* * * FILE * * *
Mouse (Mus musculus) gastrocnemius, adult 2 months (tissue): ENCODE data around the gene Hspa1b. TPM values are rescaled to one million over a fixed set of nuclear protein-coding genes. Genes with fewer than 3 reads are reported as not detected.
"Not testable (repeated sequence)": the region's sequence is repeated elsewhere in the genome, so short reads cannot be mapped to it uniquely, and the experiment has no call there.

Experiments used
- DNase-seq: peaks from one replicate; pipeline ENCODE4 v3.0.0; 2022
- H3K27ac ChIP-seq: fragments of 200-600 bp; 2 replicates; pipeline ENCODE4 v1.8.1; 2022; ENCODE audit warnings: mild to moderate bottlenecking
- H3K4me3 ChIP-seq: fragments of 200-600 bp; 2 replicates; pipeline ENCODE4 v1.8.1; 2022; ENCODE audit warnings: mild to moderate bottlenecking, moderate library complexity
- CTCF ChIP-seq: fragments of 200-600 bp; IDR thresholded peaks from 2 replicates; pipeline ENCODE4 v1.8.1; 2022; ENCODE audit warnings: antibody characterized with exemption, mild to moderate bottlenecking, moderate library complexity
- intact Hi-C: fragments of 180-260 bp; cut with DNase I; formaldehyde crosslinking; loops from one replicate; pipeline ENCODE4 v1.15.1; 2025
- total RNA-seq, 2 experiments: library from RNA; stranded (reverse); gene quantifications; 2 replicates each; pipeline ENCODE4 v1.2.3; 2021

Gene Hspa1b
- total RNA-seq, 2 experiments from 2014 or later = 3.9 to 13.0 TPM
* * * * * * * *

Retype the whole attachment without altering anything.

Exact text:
Mouse (Mus musculus) gastrocnemius, adult 2 months (tissue): ENCODE data around the gene Hspa1b. TPM values are rescaled to one million over a fixed set of nuclear protein-coding genes. Genes with fewer than 3 reads are reported as not detected.
"Not testable (repeated sequence)": the region's sequence is repeated elsewhere in the genome, so short reads cannot be mapped to it uniquely, and the experiment has no call there.

Experiments used
- DNase-seq: peaks from one replicate; pipeline ENCODE4 v3.0.0; 2022
- H3K27ac ChIP-seq: fragments of 200-600 bp; 2 replicates; pipeline ENCODE4 v1.8.1; 2022; ENCODE audit warnings: mild to moderate bottlenecking
- H3K4me3 ChIP-seq: fragments of 200-600 bp; 2 replicates; pipeline ENCODE4 v1.8.1; 2022; ENCODE audit warnings: mild to moderate bottlenecking, moderate library complexity
- CTCF ChIP-seq: fragments of 200-600 bp; IDR thresholded peaks from 2 replicates; pipeline ENCODE4 v1.8.1; 2022; ENCODE audit warnings: antibody characterized with exemption, mild to moderate bottlenecking, moderate library complexity
- intact Hi-C: fragments of 180-260 bp; cut with DNase I; formaldehyde crosslinking; loops from one replicate; pipeline ENCODE4 v1.15.1; 2025
- total RNA-seq, 2 experiments: library from RNA; stranded (reverse); gene quantifications; 2 replicates each; pipeline ENCODE4 v1.2.3; 2021

Gene Hspa1b
- total RNA-seq, 2 experiments from 2014 or later = 3.9 to 13.0 TPM